620 West 122nd Street New York City February 24, 1931
I hardly dare to write to you at all now! Oh, I admit it, I admit it, my dear, it is simply horridiferous of me to have neglected no. 2001 so very long. I know–I don’t have to be told so, or mercilessly scolded, or kicked, or shaken!
Human nature, I’ve decided, is a very ornery sort of thing, when all’s said and done. In spite of my inward resolution to make no excuses for my long, dastardly silence, I am going to proceed at once to make some! To begin with, Helen has been down and out with the “flu.” She’s been up for some time now, but for several days the place was pandemonium, and there was no doing anything save just dragging along from one hour to the next. Everything seemed as wrong as possible. Even Anderson, the unfailing standby, was summoned up-sound with the owner of the ship, with the result that I didn’t have any word from him for over two weeks, which was uncomfortable. I learned afterwards that the two of them had been cutting down a tree for a new mast for the schooner.… Read more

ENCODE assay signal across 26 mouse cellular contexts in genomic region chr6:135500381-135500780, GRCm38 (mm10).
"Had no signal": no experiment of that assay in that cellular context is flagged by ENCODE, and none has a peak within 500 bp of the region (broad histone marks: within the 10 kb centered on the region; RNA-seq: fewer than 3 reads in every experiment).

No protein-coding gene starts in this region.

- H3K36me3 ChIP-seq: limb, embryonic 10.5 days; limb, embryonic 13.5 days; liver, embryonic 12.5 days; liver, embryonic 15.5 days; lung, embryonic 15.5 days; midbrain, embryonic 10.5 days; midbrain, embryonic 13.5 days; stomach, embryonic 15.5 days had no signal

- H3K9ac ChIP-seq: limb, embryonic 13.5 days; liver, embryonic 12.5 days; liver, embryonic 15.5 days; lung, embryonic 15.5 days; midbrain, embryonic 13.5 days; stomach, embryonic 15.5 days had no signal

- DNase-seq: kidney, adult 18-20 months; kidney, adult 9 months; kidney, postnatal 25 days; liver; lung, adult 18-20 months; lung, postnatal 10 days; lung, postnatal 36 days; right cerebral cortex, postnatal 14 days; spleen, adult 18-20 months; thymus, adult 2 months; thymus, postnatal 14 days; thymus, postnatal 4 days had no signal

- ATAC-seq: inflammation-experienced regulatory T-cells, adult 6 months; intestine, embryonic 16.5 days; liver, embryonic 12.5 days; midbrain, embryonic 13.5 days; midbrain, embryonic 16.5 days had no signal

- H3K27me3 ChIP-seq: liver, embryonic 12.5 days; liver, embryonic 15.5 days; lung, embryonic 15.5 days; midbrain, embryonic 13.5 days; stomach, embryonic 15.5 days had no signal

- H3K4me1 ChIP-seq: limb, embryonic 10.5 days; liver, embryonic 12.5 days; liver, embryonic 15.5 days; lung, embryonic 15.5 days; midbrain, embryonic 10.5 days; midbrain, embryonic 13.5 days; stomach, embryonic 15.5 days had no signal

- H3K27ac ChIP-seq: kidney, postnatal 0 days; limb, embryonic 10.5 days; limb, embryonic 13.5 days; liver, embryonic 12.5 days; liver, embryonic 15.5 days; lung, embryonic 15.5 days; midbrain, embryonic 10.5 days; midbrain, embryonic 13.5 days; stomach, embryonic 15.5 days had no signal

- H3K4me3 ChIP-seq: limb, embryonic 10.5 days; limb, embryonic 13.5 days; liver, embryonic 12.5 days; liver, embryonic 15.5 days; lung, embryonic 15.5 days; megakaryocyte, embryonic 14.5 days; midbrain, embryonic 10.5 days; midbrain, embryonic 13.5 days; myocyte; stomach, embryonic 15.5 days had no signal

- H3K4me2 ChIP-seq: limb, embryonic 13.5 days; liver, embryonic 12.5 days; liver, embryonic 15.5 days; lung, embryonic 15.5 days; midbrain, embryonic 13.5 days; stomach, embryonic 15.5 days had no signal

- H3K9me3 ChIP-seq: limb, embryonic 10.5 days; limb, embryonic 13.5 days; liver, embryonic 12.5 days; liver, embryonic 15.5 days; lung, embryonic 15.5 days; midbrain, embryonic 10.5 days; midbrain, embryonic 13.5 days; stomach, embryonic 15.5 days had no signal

620 West 122nd Street New York City March 12, 1931
My dear mate:
How glad I am that our last letters crossed in the mail! I had a genuine feeling of shame when I received that little admonishing letter of yours–but think what that feeling would have been had I not been secure in the knowledge that my letter was on its way to you as fast as the faithful little plane could take it. Just think! Only three days from me to you, clear across this old continent–two days if you happen to hit the mail just right! How many months did it take in olden times?